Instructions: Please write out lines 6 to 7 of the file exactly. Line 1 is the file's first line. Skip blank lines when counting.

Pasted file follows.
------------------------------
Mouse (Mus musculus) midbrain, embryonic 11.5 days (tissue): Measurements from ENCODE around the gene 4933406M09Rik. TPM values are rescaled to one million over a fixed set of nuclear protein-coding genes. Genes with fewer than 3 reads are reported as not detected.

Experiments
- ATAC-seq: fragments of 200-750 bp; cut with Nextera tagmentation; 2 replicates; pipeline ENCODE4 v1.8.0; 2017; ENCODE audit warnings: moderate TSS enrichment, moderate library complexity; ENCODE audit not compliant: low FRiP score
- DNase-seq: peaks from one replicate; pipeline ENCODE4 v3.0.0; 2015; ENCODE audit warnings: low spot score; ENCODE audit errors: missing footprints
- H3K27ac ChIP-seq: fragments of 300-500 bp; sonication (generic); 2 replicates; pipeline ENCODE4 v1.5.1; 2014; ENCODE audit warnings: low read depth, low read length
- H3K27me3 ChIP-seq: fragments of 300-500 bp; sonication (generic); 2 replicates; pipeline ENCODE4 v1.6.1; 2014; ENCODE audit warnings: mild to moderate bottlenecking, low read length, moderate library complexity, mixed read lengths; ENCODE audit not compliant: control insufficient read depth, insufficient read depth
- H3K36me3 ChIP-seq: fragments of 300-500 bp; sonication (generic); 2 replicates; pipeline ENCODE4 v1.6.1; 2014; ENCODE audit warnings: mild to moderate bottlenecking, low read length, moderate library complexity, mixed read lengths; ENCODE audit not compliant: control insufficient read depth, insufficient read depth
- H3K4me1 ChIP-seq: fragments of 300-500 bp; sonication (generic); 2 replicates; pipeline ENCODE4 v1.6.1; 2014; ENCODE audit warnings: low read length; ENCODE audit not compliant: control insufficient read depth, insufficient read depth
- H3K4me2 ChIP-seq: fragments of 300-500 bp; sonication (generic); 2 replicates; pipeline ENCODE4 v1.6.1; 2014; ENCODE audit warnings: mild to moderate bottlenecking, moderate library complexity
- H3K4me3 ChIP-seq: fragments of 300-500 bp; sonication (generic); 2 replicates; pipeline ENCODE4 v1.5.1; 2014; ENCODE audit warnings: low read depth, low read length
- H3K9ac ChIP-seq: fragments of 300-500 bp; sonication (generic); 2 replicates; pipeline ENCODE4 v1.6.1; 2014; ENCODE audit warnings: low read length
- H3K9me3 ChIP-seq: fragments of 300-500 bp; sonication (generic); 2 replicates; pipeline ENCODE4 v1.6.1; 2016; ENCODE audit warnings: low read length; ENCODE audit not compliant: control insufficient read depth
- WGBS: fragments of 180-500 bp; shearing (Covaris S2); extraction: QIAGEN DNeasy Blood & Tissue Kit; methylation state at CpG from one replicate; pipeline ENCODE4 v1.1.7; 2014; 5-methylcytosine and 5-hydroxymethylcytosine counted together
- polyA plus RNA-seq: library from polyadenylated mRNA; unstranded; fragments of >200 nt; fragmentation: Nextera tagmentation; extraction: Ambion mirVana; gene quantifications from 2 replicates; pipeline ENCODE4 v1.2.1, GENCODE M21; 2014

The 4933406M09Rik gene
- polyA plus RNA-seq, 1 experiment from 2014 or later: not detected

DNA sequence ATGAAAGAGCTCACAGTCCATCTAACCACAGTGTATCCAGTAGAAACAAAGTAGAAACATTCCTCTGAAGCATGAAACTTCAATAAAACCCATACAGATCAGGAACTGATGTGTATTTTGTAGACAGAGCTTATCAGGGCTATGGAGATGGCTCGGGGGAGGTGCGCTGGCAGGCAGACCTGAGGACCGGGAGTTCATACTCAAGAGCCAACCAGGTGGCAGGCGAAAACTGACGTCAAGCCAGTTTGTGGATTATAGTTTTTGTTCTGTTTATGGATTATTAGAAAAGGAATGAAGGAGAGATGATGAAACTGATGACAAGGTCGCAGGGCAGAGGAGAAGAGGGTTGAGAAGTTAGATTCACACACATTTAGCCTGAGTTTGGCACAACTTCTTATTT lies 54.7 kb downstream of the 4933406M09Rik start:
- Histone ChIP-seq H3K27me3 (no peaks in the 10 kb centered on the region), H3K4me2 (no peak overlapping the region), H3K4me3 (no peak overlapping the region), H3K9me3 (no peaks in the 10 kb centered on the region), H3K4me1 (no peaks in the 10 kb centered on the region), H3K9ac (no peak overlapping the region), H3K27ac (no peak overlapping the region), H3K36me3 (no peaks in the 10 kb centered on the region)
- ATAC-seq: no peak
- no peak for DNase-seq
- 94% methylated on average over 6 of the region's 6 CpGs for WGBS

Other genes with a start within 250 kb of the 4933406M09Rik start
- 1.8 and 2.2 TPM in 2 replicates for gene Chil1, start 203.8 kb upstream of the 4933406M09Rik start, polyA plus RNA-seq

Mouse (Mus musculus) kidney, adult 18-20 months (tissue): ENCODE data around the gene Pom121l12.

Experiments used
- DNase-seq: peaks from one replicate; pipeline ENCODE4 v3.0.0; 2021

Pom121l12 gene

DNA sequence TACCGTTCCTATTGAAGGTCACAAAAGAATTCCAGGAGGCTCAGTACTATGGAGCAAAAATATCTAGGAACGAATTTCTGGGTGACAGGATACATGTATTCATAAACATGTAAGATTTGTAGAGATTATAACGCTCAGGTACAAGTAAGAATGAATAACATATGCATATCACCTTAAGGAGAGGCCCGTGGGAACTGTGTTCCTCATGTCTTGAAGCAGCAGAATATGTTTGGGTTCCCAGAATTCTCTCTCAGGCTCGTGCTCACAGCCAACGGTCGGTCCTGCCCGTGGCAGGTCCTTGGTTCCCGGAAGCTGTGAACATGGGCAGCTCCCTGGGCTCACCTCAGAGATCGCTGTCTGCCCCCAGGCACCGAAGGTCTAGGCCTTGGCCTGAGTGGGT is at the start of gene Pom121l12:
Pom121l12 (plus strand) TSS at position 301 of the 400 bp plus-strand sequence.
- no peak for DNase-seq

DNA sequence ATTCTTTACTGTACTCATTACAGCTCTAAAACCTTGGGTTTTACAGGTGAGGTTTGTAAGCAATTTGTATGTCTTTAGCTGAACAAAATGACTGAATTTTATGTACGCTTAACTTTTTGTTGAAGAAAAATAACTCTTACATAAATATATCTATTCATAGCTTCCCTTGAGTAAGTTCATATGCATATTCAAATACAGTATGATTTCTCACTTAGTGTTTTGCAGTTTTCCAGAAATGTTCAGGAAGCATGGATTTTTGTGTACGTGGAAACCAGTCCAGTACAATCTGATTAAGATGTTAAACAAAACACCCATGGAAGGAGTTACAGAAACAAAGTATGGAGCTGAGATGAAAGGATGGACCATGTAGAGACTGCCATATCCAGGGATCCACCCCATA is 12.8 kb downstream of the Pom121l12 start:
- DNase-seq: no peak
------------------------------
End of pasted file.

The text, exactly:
- H3K27me3 ChIP-seq: fragments of 300-500 bp; sonication (generic); 2 replicates; pipeline ENCODE4 v1.6.1; 2014; ENCODE audit warnings: mild to moderate bottlenecking, low read length, moderate library complexity, mixed read lengths; ENCODE audit not compliant: control insufficient read depth, insufficient read depth
- H3K36me3 ChIP-seq: fragments of 300-500 bp; sonication (generic); 2 replicates; pipeline ENCODE4 v1.6.1; 2014; ENCODE audit warnings: mild to moderate bottlenecking, low read length, moderate library complexity, mixed read lengths; ENCODE audit not compliant: control insufficient read depth, insufficient read depth